Today we are talking with Just-Aya, a profound isiXhosa lyricist and musician, an active ambassador for Bedroom studio producers in the Eastern Cape, rapping fluently in both English and IsiXhosa, live hype stage presence when performing, producing his own instrumentals, and developing his own unique hip hop sound. Read about his experience with Imibala Arts Festival and Creative Lab!
Just-Aya: Hats off to Pachamama and the Imibala team for putting together one of the best spaces for talent I have been to in 2019! The Creative Lab was very therapeutic and I enjoyed the clips from the international speakers while learning how other creatives have different backgrounds but overall the visions are aligned, in those few hours that we spent together. I met a lot of interesting personalities and each artist I had a brief chat with left me wishing we had a studio in one of the rooms there where we could just go in and chop some loops of Eva’s nyunga-nyunga mbira. I can already imagine Njabs on that production with Sam on the keys and catchy hooks, Lutho and Thando definitely in there somewhere before the track switches up tempo to let Ola and the rest of the Imibalian gang hop in. I am looking forward to seeing how the festival grows. I think there is a need for Creative Labs in every art discipline so others can also engage and network with their peers.
Just-Aya in his songs makes confessions about major life events of all nature and what is interesting, he raps both in English and IsiXhosa. What is the biggest inspiration for his lyrics? Is it easier for him to deliver the message in IsiXhosa?
Just-Aya: The beauty of language and spoken word is the biggest inspiration for my lyrics. I rap about my life because it’s all I have and I truly appreciate how my story resonates with the next person when I perform any of my songs. I still find IsiXhosa quite challenging because it’s complex, deep, and it can’t be interpreted directly into any other language. Rapping in English is easy, maybe that’s why everyone is doing it. Most African languages are great for freely expressing yourself and if one appreciates heartfelt figures of speech like me you’d definitely know IsiXhosa will do justice with the message you want to get across to the listener.
Just-Aya has no formal music education and learnt everything himself, which is very impressive. Does learning only with own experiences and experiments give more freedom and courage?
Just-Aya: Man where do I even begin? I can’t say how it began but there definitely was a feeling that triggered it, could be the first poem I wrote for my primary school English class Oral or maybe a few years later in our old High School playground with a group of mates when all we had was a dream of making our mark and the passion to keep going at it, no matter what. I would always be in search of something I can challenge myself with and learn how to do it very well. Learning in my own space (home studio) and not wanting to be like anyone else gave me the courage to continue learning. At Imibala, I had people who never spoke IsiXhosa before chanting along to the lyrics of my chorus when that beat dropped! You see that, right there, is why I enjoy telling my unique story and experimenting with what I have at my disposal.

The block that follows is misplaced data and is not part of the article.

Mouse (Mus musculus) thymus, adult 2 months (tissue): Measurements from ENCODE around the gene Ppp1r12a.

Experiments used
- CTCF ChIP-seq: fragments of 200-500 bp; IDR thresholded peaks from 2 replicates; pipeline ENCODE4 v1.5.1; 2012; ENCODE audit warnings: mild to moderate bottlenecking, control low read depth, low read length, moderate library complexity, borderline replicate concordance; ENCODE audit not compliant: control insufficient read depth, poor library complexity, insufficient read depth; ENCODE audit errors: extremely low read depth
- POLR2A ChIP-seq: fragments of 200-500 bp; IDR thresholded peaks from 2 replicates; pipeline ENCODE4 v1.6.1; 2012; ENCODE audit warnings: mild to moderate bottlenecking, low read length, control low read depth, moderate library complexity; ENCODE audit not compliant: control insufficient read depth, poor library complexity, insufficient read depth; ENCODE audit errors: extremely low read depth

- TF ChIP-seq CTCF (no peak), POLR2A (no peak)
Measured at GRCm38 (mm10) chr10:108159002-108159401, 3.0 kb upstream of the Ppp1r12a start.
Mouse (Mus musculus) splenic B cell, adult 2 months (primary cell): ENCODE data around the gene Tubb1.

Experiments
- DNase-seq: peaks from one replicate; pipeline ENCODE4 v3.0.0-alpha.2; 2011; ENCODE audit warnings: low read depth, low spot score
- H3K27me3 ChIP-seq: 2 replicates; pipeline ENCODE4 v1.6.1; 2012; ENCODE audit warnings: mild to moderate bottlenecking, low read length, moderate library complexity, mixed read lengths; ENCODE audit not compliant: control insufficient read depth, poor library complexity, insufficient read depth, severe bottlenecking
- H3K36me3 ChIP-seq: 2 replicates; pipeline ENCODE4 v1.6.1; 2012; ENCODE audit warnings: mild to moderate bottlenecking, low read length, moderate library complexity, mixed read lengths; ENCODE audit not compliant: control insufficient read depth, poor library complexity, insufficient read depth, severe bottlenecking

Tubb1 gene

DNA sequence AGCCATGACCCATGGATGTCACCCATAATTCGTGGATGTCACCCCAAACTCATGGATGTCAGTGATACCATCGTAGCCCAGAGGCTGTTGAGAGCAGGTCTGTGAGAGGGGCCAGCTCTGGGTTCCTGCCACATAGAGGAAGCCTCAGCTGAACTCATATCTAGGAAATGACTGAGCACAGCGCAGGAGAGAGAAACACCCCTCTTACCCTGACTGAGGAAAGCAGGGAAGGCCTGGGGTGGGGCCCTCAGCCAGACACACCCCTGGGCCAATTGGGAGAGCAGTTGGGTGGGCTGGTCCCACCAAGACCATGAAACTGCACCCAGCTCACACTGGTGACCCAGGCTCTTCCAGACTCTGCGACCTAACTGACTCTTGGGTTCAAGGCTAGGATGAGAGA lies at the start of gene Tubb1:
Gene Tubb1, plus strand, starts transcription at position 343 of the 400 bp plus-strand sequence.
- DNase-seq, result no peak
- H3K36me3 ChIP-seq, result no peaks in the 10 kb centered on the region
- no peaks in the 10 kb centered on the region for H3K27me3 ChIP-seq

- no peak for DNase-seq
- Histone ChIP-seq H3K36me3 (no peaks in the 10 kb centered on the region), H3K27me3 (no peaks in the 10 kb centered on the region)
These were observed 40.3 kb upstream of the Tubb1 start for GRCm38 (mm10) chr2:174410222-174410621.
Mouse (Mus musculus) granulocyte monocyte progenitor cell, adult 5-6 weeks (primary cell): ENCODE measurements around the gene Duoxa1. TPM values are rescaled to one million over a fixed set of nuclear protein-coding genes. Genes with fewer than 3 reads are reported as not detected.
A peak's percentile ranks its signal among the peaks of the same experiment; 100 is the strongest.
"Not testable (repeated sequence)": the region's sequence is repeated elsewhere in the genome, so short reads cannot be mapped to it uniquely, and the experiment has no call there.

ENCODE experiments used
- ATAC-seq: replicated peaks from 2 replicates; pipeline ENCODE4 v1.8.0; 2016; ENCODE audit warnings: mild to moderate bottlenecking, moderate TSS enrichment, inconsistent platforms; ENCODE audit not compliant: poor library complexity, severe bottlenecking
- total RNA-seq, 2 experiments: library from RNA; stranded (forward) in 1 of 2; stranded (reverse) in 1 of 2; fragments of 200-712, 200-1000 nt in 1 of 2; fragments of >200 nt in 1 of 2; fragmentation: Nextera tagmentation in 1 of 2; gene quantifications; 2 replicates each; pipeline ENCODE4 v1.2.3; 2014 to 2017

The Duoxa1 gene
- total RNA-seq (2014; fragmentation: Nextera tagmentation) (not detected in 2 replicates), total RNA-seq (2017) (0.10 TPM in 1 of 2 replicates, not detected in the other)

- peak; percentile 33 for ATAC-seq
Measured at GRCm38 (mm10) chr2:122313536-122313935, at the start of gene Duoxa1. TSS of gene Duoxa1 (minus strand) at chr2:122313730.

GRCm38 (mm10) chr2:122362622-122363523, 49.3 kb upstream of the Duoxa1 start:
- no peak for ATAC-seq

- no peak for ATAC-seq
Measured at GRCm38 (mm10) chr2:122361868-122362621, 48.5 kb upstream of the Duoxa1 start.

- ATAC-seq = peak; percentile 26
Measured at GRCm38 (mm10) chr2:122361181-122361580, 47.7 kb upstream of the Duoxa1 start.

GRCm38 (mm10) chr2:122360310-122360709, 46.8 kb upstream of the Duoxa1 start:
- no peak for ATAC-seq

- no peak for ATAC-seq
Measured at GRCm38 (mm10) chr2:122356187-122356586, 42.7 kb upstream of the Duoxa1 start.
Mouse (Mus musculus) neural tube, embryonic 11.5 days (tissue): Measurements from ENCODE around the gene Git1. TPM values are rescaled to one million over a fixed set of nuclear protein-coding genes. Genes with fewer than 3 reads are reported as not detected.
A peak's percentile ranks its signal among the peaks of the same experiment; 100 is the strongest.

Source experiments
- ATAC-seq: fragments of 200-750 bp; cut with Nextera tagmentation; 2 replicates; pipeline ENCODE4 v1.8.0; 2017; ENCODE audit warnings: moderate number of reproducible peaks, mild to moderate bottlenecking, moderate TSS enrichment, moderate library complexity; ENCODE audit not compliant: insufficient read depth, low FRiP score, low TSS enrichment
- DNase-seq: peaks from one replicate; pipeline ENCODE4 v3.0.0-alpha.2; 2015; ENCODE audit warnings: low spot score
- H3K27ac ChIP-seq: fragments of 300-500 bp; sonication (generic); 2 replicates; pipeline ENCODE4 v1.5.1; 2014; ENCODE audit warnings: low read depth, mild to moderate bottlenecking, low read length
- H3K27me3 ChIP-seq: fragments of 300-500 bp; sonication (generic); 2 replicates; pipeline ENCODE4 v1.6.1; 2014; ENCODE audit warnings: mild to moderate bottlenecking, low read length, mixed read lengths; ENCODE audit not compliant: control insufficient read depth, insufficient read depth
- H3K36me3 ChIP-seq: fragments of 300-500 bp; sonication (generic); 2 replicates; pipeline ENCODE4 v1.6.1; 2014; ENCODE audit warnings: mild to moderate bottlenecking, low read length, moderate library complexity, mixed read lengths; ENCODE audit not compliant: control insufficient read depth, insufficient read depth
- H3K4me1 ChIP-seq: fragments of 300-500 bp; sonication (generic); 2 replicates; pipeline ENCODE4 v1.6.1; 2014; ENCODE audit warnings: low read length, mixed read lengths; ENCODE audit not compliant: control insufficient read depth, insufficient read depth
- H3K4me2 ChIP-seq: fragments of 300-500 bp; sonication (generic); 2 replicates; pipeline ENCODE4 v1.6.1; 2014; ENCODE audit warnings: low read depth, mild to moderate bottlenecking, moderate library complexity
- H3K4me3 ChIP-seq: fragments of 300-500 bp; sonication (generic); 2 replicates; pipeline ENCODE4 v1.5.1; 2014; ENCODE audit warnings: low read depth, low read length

Just-Aya is also involved in an arts program in East London for the Duncan Village Community Arts Centre. What are his workshops about? Who can take part in this program?
Just-Aya:Oh yes of course, the Duncan Village Experience is still one of the few projects I am planning on keeping alive for a very long time. We aim to help artists understand the fundamentals of working independently by running 3 workshops that focus on Personal Branding for artists, organisations that artists can benefit from and reap all the rewards of being independent and at the moment it’s localized to Duncan Village, anyone from the township can take part in the auditions. We hosted one “DV Experience” unfortunately 2020 got badly affected by the COVID-19 pandemic.
Let’s talk about plans for future now!
Just-Aya:If I told you half the things i’m working on you wouldn’t believe me but maybe let me share the exciting ones you may be seeing soon. I am celebrating 10 years of my striving creative career on my birthday in December this year with a house party that will have a fans-only invitation, where I will be showcasing all the projects I’ve worked on since I embarked on this journey to the forefront of Eastern Cape’s Performing Arts community. I am also currently working on a documentary which will be premiered on the night.
During this pandemic I became a Digital Volunteer to Combat COVID-19 Africa and in May 2020 I initiated a Digital Culture project on the platform that is aimed at using Art Therapy as a way to fight anxiety, depression, and other mental health issues that people may be dealing with as a result of the challenges brought by the spread of COVID-19 called Afrikan Create.
There’s lots more to, my day job also has me going in and out of numerous virtual meetings every day with people who are keen on exploring opportunities for us to collaborate on various initiatives and other social impact projects that will help people become self-sustainable entities in the near future.